“We shape our tools and thereafter our tools shape us” — Marshall McLuhan
“Introducing my robot writing partners that will join me on tour this year.” — Ólafur Arnalds
I went to see the phenomenal Ólafur Arnalds play in Dublin’s National Concert Hall recently. For certain pieces, Arnalds plays his piano alongside a set of what he dubs “robot writing partners” with no”body” playing them. Arnalds has created specially programmed algorithms, which trigger the ghost pianos as he plays his central piece. What is really fascinating is that he says the use of technology has changed his creative process. In the past, he would have played a C note for example and then decided what note best accompanies that C, now he lets the algorithm react to the note that he plays. The algorithmic pianos play unexpected sequences that are in perfect harmony with the note that Arnalds triggers. Arnalds says it alters the creative process and helps him create ideas that he would never have created otherwise, it keeps his creativity fresh and novel. This is an example of AI empowering new forms of creativity and new progress and this is an exemplar of what technology can do for humanity — as long as we make the right decisions on the road to progress.
The potential opportunities that artificial intelligence and technology presents are immense. There is a high probability that the exponential growth of such technologies will render many of us unemployed and unemployable. Ai will profoundly change humanity and society in ways that we cannot yet imagine. As author and expert on AI Calum Chace shares on this week’s innovation show, Artificial intelligence can turn out to be the best thing ever to happen to humanity, making our future wonderful almost beyond imagination, but only if we address head-on the challenges that it will raise.
Progress and change will not stop and relinquishment (stopping AI development) is not an option, the financial opportunities and competitive advantages that AI offers are irresistible. AI already exists in many forms and untangling AI would be a disaster.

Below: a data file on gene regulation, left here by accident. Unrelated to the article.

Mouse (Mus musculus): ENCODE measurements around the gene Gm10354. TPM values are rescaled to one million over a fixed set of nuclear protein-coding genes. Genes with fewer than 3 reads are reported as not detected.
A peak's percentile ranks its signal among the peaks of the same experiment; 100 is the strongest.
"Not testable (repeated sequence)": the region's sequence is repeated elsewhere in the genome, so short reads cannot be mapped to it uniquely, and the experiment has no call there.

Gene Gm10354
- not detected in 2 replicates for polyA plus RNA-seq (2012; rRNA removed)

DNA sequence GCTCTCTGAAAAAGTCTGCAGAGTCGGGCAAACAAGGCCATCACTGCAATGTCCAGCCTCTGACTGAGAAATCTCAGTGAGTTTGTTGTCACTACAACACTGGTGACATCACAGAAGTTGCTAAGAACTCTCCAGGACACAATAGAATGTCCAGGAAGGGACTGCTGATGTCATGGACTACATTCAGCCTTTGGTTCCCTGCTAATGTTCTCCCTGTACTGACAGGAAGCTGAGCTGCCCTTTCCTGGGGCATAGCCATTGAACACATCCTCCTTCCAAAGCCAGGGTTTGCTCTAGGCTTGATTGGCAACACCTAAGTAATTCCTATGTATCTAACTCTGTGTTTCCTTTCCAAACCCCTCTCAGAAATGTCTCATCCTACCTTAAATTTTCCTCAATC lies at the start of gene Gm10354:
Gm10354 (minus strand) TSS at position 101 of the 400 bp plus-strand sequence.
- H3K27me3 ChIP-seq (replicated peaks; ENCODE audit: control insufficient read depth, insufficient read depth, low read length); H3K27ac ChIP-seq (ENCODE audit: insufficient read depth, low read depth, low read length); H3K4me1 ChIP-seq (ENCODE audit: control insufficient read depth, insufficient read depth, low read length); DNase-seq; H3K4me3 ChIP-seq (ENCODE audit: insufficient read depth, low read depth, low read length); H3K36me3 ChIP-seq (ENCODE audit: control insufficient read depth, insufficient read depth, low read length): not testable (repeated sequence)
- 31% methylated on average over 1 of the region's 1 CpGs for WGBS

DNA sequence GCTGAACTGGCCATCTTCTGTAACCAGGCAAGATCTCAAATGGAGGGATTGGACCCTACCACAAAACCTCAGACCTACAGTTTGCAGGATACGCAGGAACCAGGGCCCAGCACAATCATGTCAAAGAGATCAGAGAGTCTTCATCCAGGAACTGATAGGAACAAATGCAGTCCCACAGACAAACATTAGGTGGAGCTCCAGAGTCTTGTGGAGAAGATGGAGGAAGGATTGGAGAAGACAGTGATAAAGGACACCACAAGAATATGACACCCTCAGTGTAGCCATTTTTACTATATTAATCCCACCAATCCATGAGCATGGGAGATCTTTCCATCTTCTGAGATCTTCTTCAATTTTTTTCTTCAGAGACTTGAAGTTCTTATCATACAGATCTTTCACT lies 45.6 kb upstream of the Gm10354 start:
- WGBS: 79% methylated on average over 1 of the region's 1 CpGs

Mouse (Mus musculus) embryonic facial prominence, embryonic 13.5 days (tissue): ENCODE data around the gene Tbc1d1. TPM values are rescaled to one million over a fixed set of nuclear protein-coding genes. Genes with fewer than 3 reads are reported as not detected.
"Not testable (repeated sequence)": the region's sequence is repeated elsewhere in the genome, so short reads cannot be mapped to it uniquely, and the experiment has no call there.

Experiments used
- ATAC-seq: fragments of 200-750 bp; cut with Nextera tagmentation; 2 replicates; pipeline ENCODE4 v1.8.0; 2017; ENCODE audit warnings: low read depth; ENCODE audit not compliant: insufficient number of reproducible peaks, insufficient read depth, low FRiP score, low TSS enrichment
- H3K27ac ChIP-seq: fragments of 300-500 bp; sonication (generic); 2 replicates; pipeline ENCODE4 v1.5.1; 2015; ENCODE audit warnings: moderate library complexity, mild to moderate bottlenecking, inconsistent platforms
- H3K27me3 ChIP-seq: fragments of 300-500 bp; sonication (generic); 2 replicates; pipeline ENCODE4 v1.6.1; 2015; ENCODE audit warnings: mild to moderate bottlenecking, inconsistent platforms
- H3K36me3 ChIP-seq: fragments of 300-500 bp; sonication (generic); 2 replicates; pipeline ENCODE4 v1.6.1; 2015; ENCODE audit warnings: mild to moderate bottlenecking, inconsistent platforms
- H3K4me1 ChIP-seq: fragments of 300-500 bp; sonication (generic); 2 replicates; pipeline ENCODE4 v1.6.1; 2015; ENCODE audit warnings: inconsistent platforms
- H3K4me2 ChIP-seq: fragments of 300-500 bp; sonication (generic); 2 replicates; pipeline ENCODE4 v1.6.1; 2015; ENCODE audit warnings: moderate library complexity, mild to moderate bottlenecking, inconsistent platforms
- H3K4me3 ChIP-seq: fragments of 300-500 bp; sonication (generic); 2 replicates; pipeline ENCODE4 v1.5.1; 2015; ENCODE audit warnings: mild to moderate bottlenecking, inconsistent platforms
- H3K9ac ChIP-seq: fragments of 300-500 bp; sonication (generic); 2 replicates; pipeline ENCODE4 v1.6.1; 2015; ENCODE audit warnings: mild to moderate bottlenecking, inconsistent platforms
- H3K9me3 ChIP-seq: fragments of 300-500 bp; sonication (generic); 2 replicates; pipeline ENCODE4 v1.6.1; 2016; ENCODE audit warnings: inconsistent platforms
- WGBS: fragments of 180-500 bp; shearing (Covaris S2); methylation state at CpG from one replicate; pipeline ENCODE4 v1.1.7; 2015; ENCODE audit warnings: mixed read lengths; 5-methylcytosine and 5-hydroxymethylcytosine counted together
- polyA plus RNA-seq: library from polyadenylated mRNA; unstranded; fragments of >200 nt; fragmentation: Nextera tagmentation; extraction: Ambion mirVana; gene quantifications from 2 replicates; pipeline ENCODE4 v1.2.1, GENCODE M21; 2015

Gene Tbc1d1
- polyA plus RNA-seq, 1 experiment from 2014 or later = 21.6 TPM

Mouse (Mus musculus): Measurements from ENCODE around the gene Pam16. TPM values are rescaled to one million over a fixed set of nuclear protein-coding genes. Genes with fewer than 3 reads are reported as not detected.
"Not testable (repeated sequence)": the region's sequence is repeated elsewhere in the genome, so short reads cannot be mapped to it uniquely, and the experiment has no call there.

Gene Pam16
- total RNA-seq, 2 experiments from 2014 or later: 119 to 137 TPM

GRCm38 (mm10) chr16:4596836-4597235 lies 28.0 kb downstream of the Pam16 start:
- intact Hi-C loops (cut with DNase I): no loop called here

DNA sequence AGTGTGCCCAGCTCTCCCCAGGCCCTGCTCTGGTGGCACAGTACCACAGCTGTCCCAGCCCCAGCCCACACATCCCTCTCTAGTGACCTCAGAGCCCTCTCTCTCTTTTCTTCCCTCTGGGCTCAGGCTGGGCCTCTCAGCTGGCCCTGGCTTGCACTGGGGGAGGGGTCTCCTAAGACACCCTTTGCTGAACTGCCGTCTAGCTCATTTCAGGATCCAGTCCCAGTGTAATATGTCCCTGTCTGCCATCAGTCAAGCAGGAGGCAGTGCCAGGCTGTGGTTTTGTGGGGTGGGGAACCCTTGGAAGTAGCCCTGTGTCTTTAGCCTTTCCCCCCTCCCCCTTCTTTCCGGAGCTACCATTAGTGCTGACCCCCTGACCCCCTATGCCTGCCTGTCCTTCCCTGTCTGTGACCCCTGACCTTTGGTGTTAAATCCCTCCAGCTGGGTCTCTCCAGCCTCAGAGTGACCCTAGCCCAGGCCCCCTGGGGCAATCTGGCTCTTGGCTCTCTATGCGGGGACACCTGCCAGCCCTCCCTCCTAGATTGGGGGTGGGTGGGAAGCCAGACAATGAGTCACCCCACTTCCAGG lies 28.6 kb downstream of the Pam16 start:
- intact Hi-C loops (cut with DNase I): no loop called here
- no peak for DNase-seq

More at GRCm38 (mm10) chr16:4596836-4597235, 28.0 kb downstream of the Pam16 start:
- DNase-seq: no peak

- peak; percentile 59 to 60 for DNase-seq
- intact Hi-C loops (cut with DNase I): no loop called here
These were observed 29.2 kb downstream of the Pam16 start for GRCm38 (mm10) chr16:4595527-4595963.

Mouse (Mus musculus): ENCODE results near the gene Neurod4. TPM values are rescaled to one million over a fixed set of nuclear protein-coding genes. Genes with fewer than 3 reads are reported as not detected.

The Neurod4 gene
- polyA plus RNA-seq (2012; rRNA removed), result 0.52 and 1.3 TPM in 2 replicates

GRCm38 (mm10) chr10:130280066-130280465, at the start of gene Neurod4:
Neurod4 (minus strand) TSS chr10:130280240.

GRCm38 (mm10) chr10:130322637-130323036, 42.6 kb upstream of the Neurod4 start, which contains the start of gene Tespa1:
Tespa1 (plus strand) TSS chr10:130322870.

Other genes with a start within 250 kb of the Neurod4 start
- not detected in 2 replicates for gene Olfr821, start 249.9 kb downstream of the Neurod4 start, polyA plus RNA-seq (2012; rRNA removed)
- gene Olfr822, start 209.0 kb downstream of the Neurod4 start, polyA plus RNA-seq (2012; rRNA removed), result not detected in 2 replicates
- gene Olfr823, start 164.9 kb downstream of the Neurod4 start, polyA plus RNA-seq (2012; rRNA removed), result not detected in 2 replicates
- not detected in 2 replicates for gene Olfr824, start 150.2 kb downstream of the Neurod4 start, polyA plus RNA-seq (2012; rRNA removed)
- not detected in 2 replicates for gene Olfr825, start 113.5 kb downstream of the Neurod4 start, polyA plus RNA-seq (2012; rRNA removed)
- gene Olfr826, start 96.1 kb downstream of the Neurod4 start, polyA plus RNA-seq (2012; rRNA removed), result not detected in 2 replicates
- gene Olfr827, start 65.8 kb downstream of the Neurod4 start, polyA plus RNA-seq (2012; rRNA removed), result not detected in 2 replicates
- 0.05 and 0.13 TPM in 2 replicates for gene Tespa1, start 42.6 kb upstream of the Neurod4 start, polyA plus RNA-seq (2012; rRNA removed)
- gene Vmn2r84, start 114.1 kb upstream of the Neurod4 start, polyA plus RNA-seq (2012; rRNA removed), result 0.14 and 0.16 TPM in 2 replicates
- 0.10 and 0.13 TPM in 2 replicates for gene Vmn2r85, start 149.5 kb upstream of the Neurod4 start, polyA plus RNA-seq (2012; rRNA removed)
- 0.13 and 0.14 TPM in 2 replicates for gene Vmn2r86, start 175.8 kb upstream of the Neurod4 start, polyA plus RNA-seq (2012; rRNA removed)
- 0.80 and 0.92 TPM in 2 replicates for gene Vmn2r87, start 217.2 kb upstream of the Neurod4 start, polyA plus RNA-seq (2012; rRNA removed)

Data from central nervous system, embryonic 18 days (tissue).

AI will continue to progress at an increasingly faster pace, the genie is out of the bottle. While we speculate and debate the many possible directions that AI can take us, one thing is certain, we are better running with AI than away from it. That is the focus of today’s Thursday Thought.
Blurring the Boundaries of Art and Technology
When commentators discuss the skills and professions that are safe from artificial intelligence, creativity is considered the last bastion, safe from AI. Counter arguments would suggest this is not true.
In 2016, a team consisting of two Dutch Galleries, developers from Microsoft and Bas Korsten, the creative director from the advertising firm J Walter Thompson created a “New Rembrandt”. The team analysed 346 paintings and 150 gigabytes of digitally rendered graphics to create a brand new painting using 3D printing and artificial intelligence.
I share this story to highlight just one of the many creative pursuits of researchers using AI. Classical music by the great masters is also being created using AI and machine learning.
But does it really feel like art?
Think for a moment of what a piece of art truly represents? Art is hugely subjective, for me, it captures the emotional state of the artist. It captures the creative journey of the artist. When you observe a piece of art, you are considering the evolution of the creator. The value is not simply in the art but in the story behind the art. Art should both capture the emotion of the creator and provoke emotion in the observer.
Now consider a piece of art created by a “robot” alone, it lacks humanity, it lacks the pain and pleasure of human existence. However, if — like Ólafur Arnalds and his “robot pianos” — technology empowered new levels of creativity, the emotion would still be present, but augmented, enhanced, progressed.